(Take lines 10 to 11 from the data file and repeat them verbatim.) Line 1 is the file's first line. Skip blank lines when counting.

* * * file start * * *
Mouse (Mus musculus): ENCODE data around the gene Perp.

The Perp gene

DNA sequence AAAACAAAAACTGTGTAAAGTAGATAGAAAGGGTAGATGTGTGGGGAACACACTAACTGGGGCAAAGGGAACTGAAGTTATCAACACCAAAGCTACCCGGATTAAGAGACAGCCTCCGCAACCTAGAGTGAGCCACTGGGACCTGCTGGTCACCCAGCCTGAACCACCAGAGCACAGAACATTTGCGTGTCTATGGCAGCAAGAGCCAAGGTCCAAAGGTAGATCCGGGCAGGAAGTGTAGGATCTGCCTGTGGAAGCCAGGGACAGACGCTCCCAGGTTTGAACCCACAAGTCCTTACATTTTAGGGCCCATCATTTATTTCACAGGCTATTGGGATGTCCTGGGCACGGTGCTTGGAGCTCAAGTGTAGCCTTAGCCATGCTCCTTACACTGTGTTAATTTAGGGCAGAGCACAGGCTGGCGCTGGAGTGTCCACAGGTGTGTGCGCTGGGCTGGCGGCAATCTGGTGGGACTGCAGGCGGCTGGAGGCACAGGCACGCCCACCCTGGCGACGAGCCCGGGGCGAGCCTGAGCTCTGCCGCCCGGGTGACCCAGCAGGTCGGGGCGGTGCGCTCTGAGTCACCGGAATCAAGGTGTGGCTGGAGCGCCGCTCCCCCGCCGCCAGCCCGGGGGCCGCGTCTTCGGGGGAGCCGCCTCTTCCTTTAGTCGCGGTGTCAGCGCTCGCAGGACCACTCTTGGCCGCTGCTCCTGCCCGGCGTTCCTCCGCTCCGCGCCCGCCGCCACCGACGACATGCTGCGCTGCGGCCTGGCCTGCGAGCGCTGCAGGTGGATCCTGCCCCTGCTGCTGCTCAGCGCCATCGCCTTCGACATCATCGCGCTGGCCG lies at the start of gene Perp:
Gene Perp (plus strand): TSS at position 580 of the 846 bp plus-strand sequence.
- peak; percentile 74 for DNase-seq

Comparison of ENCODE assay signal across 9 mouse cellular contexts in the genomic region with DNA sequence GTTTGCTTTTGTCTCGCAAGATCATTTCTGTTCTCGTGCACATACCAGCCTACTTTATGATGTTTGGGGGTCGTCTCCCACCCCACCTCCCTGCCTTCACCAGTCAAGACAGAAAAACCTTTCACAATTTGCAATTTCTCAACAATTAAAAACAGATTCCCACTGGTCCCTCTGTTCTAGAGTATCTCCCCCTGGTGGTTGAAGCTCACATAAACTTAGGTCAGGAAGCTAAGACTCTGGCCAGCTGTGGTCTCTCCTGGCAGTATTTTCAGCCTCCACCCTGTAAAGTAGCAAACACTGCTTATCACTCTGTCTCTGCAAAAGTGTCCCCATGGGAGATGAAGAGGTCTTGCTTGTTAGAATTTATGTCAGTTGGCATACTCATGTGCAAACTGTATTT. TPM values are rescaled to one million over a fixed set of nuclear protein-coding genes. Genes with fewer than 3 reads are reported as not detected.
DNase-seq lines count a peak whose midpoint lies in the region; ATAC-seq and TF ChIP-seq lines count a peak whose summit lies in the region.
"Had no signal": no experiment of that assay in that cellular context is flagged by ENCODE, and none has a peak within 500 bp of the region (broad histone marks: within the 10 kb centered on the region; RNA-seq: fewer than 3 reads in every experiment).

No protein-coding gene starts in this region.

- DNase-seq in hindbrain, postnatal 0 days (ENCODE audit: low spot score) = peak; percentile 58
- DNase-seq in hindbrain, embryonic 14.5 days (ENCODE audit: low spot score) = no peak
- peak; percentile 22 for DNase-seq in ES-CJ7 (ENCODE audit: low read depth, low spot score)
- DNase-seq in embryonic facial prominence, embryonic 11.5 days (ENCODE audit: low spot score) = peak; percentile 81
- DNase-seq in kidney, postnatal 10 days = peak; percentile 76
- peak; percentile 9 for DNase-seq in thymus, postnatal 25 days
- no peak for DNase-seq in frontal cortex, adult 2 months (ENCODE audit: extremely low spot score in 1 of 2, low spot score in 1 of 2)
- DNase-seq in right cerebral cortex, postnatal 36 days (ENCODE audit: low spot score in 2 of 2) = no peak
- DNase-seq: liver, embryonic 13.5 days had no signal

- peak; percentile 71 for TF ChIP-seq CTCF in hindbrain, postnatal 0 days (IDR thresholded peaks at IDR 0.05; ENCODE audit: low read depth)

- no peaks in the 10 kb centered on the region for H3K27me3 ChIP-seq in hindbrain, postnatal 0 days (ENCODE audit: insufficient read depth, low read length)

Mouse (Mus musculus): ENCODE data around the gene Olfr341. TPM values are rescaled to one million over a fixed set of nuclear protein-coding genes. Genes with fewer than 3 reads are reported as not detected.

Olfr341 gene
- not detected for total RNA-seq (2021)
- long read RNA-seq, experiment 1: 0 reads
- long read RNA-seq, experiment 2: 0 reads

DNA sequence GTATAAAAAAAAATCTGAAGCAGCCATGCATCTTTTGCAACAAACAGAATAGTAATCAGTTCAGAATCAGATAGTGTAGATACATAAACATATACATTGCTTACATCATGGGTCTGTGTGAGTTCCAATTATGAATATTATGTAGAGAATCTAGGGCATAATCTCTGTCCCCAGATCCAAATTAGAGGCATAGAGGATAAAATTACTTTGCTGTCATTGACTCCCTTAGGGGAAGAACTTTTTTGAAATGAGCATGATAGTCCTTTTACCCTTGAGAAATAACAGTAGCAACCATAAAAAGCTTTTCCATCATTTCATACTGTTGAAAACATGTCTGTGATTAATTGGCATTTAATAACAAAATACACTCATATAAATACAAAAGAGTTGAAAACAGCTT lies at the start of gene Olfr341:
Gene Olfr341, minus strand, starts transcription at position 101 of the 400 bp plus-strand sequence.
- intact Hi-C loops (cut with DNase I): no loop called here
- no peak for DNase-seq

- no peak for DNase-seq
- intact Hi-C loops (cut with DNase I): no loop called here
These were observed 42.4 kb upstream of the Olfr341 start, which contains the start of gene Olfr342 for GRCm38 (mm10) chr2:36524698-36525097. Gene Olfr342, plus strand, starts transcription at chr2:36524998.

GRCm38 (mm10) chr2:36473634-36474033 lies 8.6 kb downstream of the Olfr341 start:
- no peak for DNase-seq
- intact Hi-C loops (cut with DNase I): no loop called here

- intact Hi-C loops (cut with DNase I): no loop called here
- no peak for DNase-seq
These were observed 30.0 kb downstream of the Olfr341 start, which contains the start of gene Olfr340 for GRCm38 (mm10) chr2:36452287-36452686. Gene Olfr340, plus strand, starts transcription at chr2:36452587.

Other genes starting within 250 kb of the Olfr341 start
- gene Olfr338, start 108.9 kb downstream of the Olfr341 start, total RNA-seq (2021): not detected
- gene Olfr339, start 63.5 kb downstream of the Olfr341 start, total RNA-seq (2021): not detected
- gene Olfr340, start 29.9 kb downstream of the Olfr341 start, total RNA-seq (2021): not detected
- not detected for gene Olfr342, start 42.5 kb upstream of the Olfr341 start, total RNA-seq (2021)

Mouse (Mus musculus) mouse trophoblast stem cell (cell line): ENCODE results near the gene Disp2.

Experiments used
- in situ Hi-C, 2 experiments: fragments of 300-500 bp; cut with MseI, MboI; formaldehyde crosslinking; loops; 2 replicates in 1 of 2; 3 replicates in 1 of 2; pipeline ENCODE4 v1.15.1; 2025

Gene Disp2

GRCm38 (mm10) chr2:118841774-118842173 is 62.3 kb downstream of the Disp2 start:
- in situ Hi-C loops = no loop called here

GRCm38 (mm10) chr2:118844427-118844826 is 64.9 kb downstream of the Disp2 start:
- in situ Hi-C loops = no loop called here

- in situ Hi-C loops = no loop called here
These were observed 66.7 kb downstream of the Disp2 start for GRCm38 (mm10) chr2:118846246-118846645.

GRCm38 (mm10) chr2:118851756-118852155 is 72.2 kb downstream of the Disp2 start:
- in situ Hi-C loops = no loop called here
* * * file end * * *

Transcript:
- DNase-seq in hindbrain, postnatal 0 days (ENCODE audit: low spot score) = peak; percentile 58
- DNase-seq in hindbrain, embryonic 14.5 days (ENCODE audit: low spot score) = no peak